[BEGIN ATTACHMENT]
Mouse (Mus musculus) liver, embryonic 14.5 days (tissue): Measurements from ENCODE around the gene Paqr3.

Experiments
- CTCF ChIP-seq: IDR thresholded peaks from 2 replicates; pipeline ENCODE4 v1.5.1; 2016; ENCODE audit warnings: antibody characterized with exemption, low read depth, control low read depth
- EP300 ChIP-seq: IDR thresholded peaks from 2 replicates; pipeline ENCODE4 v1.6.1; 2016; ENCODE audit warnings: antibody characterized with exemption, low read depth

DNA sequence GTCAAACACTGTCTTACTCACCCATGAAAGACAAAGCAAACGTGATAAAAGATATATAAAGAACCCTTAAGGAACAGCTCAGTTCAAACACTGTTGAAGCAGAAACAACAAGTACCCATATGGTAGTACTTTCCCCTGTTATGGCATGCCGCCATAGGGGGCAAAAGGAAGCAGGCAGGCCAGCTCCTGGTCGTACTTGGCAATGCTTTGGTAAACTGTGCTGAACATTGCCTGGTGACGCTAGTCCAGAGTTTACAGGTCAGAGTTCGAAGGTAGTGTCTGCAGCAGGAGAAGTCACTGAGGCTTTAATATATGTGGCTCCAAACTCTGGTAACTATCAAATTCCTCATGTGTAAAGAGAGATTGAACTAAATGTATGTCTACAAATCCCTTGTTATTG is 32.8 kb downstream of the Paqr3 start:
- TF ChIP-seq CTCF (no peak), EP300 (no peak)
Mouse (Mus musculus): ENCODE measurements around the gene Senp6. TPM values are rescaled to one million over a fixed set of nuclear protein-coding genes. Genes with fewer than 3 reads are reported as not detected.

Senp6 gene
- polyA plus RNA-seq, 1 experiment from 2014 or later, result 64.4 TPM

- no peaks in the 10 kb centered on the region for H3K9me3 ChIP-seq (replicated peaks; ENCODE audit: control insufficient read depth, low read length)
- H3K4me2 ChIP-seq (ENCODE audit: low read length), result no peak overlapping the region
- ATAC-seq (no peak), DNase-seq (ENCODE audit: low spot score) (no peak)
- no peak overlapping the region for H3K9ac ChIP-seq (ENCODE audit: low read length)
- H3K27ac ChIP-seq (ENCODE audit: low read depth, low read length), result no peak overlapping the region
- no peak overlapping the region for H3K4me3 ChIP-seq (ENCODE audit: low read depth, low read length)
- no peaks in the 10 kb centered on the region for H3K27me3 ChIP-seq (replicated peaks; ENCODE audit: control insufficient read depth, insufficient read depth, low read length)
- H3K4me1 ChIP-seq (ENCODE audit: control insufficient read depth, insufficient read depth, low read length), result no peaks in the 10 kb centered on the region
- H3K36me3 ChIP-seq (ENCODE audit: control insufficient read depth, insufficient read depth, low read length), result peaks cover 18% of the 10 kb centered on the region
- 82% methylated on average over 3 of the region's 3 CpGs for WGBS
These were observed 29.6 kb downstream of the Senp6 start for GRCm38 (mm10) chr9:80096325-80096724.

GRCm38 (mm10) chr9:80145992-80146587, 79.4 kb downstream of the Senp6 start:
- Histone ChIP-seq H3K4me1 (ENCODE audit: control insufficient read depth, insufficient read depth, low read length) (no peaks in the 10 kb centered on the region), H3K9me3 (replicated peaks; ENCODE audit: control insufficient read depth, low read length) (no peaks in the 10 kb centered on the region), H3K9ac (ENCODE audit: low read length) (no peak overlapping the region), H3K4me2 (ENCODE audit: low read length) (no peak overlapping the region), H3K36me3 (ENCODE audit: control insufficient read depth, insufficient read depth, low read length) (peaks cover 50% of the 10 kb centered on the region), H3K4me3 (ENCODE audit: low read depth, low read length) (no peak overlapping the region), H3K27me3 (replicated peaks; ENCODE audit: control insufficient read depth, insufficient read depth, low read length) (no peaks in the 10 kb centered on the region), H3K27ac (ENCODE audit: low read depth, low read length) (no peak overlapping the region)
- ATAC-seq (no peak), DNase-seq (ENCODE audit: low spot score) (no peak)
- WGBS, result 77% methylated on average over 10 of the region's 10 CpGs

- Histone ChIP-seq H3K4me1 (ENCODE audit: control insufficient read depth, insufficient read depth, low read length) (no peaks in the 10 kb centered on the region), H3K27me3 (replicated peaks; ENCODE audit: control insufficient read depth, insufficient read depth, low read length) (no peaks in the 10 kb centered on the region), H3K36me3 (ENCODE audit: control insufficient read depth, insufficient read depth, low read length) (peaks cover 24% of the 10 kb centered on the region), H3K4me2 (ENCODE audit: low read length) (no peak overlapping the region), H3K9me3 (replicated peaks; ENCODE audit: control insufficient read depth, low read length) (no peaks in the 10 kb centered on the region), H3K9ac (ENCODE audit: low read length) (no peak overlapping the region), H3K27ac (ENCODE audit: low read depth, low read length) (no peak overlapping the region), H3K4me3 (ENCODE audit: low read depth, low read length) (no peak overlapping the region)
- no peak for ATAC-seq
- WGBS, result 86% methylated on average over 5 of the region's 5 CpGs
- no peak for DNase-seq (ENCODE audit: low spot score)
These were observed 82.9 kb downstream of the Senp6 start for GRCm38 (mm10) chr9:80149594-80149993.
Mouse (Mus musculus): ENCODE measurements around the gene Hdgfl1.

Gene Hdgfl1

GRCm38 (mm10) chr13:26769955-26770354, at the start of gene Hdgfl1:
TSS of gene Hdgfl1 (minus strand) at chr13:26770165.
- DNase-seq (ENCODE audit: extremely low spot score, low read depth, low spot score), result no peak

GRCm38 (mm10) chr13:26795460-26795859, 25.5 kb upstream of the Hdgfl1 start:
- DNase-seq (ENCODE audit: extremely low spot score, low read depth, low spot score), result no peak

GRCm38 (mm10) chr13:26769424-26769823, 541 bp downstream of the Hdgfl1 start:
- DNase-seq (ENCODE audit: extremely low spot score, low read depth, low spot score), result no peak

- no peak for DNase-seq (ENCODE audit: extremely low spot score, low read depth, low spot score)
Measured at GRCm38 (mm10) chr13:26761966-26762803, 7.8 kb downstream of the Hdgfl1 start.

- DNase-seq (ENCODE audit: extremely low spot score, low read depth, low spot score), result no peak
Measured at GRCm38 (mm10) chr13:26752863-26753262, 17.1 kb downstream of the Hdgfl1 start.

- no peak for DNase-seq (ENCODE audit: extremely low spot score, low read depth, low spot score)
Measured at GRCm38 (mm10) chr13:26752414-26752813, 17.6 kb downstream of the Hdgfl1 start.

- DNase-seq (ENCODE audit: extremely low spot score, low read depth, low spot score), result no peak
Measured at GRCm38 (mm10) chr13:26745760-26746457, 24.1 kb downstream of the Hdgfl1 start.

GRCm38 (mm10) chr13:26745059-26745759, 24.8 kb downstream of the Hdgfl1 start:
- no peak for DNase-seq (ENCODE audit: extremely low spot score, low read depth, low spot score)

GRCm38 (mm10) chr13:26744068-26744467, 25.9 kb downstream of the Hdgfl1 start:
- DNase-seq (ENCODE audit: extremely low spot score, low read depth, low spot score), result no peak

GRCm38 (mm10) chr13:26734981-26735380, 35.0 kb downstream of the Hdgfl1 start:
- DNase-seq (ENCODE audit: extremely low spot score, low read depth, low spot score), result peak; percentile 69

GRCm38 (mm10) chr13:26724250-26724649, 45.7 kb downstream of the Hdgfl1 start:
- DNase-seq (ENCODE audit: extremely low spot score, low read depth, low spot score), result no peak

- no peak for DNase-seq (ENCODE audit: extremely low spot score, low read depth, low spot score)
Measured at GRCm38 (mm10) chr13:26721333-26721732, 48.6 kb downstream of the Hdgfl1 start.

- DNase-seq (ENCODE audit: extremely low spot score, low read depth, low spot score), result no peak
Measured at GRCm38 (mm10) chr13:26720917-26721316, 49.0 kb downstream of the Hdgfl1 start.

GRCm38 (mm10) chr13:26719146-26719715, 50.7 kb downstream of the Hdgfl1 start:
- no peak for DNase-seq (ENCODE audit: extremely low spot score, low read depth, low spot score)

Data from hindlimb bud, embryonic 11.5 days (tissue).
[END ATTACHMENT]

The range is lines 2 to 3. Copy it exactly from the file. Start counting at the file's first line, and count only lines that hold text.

Experiments
- CTCF ChIP-seq: IDR thresholded peaks from 2 replicates; pipeline ENCODE4 v1.5.1; 2016; ENCODE audit warnings: antibody characterized with exemption, low read depth, control low read depth